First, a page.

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News-Sentinel.com Your Town. Your Voice.

Former employer’s lies cause problems

Copyright 2014 The Associated Press. All rights reserved. This material may not be published, broadcast, rewritten or redistributed.The Associated Press
Tuesday, November 13, 2012 12:01 am
Q.: I was in a car accident a few years ago. The injuries I suffered limited me in what I can now do regarding work. I used to have a job that required a lot of physical labor, and I had to leave that job because of the accident. When applying for a new job, I found out that my old employer was giving out information that was not true in the least. He claimed that I was always late and called in sick a lot. As a consequence, I'm having a hard time getting a job, my bills are piling up and my credit is going downhill. I thought past employers were not allowed to give out bad information such as this. Is there anything I can do? — Sam, via emailA.: I know that in the businesses I am connected with, we verify only past employment, time on the job, etc. I would think that most businesses do the same thing. If you can demonstrate that your past employer has shared false and unflattering information with others, you may have a strong case against him.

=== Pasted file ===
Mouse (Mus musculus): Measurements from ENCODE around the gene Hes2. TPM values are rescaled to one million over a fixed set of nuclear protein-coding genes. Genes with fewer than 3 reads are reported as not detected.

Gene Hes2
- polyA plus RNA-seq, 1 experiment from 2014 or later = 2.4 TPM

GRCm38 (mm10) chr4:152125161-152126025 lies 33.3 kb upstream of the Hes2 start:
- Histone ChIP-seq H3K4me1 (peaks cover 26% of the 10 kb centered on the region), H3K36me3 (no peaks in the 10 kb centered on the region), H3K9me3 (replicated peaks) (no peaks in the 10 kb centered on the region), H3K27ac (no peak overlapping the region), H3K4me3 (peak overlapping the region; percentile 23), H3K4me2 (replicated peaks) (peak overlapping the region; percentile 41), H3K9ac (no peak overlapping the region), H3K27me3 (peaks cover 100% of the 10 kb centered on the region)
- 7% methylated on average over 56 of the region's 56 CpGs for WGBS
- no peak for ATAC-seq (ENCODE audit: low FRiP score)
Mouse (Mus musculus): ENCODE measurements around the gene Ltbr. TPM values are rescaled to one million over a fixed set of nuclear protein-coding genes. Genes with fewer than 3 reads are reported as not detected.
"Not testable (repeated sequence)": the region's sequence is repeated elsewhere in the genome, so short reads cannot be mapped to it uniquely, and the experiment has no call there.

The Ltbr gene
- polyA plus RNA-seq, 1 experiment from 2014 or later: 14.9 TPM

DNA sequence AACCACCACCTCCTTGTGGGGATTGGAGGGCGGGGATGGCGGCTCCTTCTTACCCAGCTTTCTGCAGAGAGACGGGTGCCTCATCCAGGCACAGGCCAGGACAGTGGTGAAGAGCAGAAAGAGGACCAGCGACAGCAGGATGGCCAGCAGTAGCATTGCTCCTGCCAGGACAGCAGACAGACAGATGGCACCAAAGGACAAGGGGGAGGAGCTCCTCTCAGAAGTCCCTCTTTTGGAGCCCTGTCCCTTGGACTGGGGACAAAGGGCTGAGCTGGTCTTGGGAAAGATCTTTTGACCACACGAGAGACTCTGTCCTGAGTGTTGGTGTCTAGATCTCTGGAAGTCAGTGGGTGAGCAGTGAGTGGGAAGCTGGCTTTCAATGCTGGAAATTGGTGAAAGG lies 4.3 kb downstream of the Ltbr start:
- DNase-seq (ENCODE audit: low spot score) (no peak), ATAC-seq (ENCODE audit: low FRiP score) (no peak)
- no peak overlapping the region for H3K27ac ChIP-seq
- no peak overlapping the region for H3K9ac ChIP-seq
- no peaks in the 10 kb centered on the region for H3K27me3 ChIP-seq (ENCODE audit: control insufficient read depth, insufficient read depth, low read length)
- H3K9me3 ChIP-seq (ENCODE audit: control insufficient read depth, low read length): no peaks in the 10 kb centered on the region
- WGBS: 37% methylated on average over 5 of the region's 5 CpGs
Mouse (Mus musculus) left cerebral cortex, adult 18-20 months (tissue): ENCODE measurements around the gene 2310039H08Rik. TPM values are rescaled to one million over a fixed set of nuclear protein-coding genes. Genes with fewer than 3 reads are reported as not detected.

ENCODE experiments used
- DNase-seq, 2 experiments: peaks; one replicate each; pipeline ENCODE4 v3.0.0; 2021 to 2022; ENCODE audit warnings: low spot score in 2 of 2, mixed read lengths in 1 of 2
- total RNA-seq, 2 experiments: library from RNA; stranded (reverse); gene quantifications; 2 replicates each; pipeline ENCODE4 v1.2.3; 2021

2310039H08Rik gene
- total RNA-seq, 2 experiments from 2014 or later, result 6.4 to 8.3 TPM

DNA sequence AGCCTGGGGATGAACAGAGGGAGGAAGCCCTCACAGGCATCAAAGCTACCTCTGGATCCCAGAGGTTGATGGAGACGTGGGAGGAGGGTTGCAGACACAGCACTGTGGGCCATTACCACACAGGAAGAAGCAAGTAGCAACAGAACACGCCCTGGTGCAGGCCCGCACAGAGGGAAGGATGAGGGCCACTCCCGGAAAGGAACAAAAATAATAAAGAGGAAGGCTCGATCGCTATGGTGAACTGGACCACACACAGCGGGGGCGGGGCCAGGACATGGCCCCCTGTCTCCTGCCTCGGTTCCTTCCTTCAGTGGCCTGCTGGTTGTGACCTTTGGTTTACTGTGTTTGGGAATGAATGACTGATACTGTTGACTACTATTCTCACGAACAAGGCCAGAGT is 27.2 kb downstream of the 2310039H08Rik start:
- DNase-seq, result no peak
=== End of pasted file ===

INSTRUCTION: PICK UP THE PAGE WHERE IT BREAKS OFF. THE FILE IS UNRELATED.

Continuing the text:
Many attorneys offer free consultations. If they feel your case has merit, they may take it on a contingency basis. Your local or state bar association may be able to provide attorney referrals.

Q.: I am looking to refinance my auto. Unfortunately, my credit is poor. I have no one available to cosign, nor would I want to ask someone. My score is around 610, and I tried to have the bank refinance my car with no luck. My current rate is around 20 percent, and my payments are $275. I would love to refinance and get a lower rate and away from the company my car is financed with now. Do you have any suggestions for someone like me? – R.T. in Missouri

A.: Given the information you have provided, I would say your chances are slim to none for getting a refinancing. I understand you would like to get a lower rate and get away from the company that financed your car, but that company likely was either owned by or connected to the dealer from which you bought the car. I can't imagine any bank being remotely interested in a deal of this kind. All the way around, you are in a bad situation, and I sympathize. Your best bet is to get out from under the loan by paying it off early and then work on rebuilding your credit.


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